There has been a recent resurgence of interest in a category of documents known collectively as Gnostic Gospels. Dan Brown, author of The DaVinci Code, popularized these writings, although he garnered a fair bit of criticism for the artistic license that he took with the contents. Now that Brown’s book has been made into a movie, even more people are interested in these ‘secret’ ancient documents.
The word “Gnostic” comes from the Greek word “gnosis”. It means knowledge or enlightenment, and is usually used in the context of secret or hidden wisdom. It is human nature to want to know secrets, and the lure of acquiring hidden wisdom that ordinary people don’t have can be a strong enticement.
Most of these documents were discovered in a find known as the Nag Hammadi Library, named after the area in Upper Egypt where they were discovered by farmers digging for fertilizer in 1945. The manuscripts were written in Coptic (an ancient Egyptian language which used the Greek alphabet) and are dated to the 4th century, although they could be copies and/or translations of earlier texts.
So what kind of knowledge can be gleaned from these “secret” books? They are not much of a secret anymore, since the complete text of each can be found on the internet. Here is an overview of the Gospel of Thomas. I was planning to include the Gospel of Mary and the Gospel of Judas, but the article was getting too long. So I will make this Part 1, and then post a sequel or two.
The Gospel of Thomas – The introduction of this text states: ”These are the hidden words that the living Jesus spoke and Didymos Judas Thomas wrote them down.” Didymos is the Greek form of Thomas, so there is a possibility that the author was the apostle Thomas, but Eusebius (an historian of the early church) knew of this document and included it in a group of books that he labeled “the fictions of heretics.”
The text of the gospel of Thomas is a list of sayings attributed to Jesus, and conversations with the other disciples. Some of it does resemble sayings of Jesus that are included in the New Testament gospels, such as:
“Jesus said, “Congratulations to the poor, for to you belongs Heaven’s kingdom.” (v.54)
This resembles Matthew 5:3, which says:
“Blessed are the poor in spirit, for theirs is the kingdom of heaven.”
However, most of the words ascribed to Jesus bear little resemblance to anything from the four gospels. For example, the gospel of Thomas quotes Jesus as saying:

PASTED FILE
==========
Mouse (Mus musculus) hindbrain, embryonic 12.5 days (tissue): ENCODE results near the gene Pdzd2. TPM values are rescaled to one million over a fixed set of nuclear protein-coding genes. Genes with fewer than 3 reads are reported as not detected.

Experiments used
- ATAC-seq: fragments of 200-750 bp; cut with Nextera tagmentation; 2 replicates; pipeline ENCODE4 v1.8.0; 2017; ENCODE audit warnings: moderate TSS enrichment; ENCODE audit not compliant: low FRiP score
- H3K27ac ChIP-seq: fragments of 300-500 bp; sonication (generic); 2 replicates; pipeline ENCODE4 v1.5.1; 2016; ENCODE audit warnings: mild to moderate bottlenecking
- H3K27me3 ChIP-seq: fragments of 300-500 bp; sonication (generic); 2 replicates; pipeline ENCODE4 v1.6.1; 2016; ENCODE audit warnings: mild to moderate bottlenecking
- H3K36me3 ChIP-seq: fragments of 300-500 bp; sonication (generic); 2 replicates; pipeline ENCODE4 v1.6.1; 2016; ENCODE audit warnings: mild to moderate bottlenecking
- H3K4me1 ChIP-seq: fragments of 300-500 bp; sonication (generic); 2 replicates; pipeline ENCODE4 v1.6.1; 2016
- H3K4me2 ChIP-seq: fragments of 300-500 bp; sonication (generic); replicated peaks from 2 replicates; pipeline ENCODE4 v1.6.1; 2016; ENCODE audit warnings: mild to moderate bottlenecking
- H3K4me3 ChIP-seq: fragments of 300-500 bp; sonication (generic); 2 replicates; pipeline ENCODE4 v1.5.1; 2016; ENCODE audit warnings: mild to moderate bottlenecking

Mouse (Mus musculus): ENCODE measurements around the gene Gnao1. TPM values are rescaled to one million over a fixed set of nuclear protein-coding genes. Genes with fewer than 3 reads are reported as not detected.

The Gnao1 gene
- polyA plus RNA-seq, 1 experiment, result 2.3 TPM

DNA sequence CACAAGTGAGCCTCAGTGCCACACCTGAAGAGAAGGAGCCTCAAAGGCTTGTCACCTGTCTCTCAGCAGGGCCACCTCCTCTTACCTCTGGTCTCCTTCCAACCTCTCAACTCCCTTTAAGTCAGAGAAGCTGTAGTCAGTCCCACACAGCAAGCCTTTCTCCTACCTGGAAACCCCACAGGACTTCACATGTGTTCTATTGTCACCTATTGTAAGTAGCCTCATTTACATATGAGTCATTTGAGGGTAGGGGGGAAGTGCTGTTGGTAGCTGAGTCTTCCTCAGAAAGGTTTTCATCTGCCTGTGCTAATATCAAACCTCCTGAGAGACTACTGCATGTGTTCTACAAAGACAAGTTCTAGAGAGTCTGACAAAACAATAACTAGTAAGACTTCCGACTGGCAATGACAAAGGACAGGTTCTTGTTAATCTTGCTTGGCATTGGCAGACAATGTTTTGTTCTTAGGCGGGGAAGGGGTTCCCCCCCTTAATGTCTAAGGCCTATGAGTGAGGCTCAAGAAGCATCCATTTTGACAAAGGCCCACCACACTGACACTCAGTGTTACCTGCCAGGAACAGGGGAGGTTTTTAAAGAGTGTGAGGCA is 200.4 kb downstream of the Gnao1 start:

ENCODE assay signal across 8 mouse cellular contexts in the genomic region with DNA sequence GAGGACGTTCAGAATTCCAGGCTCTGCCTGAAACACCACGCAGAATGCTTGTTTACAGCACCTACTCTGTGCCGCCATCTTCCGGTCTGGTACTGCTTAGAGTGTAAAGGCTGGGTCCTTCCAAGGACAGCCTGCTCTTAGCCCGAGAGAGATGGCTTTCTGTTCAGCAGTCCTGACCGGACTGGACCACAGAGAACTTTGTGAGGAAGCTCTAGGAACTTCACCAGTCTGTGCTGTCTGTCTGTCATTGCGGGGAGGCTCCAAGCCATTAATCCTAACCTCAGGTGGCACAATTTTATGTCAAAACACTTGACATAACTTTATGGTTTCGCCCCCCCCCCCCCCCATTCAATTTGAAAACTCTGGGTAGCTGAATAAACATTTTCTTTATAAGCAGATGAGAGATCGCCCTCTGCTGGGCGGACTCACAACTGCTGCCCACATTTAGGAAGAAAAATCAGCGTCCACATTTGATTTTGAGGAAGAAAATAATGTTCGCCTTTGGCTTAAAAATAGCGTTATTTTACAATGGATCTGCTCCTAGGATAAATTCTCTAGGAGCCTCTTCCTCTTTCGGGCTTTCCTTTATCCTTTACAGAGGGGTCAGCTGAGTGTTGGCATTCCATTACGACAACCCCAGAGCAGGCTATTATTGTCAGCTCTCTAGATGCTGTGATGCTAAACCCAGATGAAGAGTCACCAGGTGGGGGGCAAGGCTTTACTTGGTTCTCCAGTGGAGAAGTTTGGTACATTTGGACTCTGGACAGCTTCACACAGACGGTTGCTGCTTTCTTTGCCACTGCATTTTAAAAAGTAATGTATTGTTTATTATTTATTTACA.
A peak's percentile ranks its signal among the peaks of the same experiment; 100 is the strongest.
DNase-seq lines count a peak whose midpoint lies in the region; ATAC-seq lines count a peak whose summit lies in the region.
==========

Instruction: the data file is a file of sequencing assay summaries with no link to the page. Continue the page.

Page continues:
“Jesus said to them, “If you fast, you will bring sin upon yourselves, and if you pray, you will be condemned, and if you give to charity, you will harm your spirits.” (v.14)
That doesn’t sound like anything that the Jesus of Christianity would say. Some of this work just sounds weird:
“Jesus said to them, “When you make the two into one, and when you make the inner like the outer and the outer like the inner, and the upper like the lower, and when you make male and female into a single one, so that the male will not be male nor the female be female, when you make eyes in place of an eye, a hand in place of a hand, a foot in place of a foot, an image in place of an image, then you will enter [the kingdom].” (v. 22)
“Jesus said, “When you strip without being ashamed, and you take your clothes and put them under your feet like little children and trample then, then [you] will see the son of the living one and you will not be afraid.” (v. 37)
But I think that the oddest verse in the gospel of Thomas is the last verse, which was apparently added on at a later date. It concerns Mary Magdalene:
“Simon Peter said to them, “Make Mary leave us, for females don’t deserve life.” Jesus said, “Look, I will guide her to make her male, so that she too may become a living spirit resembling you males. For every female who makes herself male will enter the kingdom of Heaven.”
Gnosticism refutes the Christian belief that we are saved by faith in Jesus Christ. Rather, salvation is a psychic experience of the soul learning to free itself from the material world. Those seeking answers to spiritual questions should look within themselves, not to the church or the Bible.
I think that the appeal of Gnosticism comes from the mystical esoteric worldview it espouses. Many people have told me that the fundamentalist view of Christianity is too narrow minded and intolerant. They say that religion should be personal and private, based only on your own experiences of God. The gospel of Thomas teaches this view:
“And he (Jesus) took him (Thomas), and withdrew, and spoke three sayings to him. When Thomas came back to his friends they asked him, “What did Jesus say to you?”
Thomas said to them, “If I tell you one of the sayings he spoke to me, you will pick up rocks and stone me, and fire will come from the rocks and devour you.” (v.13)
Gnosticism appeals to the human desire to be better than others:
“Jesus said, “I disclose my mysteries to those [who are worthy] of [my] mysteries.” (v.62)
From a Biblical perspective, however, it sounds like the same old lie that Satan used to tempt Eve in the garden:
“Jesus said, “Whoever drinks from my mouth will become like me; I myself shall become that person, and the hidden things will be revealed to him.” (v. 108)
Doesn’t that sound a lot like:
“For God knows that when you eat of it your eyes will be opened, and you will be like God, knowing good and evil.” When the woman saw that the fruit of the tree was good for food and pleasing to the eye, and also desirable for gaining wisdom, she took some and ate it. (Genesis 3:5,6)
To be continued. Look for the Gnostic gospels of Mary and Judas.